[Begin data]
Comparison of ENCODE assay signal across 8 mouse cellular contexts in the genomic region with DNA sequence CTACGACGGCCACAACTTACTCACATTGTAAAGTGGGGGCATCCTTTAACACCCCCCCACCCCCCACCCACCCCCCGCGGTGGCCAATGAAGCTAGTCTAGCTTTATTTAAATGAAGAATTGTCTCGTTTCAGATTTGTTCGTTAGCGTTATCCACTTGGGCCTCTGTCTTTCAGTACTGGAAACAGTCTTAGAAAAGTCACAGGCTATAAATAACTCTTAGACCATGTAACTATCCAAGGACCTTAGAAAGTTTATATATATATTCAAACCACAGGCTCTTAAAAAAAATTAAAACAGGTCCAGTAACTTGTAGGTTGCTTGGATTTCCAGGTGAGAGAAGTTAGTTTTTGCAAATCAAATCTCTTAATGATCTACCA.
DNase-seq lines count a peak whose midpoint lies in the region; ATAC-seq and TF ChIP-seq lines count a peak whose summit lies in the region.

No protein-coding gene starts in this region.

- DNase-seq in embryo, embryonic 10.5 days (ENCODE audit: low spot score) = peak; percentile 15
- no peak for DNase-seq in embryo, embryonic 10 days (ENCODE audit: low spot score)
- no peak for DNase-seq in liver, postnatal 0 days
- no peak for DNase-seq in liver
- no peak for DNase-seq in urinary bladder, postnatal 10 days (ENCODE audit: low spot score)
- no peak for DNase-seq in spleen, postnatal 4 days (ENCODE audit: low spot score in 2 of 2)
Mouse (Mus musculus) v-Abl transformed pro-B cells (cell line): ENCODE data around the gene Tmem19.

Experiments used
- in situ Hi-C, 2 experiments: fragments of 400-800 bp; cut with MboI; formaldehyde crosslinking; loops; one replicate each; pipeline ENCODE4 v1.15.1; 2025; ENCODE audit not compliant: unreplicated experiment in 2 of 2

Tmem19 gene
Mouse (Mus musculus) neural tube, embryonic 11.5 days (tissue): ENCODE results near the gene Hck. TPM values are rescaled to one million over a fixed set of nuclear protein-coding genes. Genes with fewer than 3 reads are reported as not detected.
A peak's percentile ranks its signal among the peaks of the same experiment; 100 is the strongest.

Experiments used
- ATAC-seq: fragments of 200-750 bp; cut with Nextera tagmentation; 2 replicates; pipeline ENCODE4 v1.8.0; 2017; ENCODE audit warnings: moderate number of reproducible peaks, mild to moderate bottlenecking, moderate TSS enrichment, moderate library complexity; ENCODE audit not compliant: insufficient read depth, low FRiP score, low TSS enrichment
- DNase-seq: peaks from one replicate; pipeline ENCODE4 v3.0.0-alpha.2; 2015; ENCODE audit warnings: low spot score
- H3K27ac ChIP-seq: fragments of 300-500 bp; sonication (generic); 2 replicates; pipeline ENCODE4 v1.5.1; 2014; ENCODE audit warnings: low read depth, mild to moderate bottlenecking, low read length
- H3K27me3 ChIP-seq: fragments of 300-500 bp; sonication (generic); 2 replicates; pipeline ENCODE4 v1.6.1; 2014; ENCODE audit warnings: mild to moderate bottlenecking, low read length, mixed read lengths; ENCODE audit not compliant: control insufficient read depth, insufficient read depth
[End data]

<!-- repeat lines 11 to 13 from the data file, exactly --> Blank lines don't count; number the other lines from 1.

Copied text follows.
Experiments used
- in situ Hi-C, 2 experiments: fragments of 400-800 bp; cut with MboI; formaldehyde crosslinking; loops; one replicate each; pipeline ENCODE4 v1.15.1; 2025; ENCODE audit not compliant: unreplicated experiment in 2 of 2

Tmem19 gene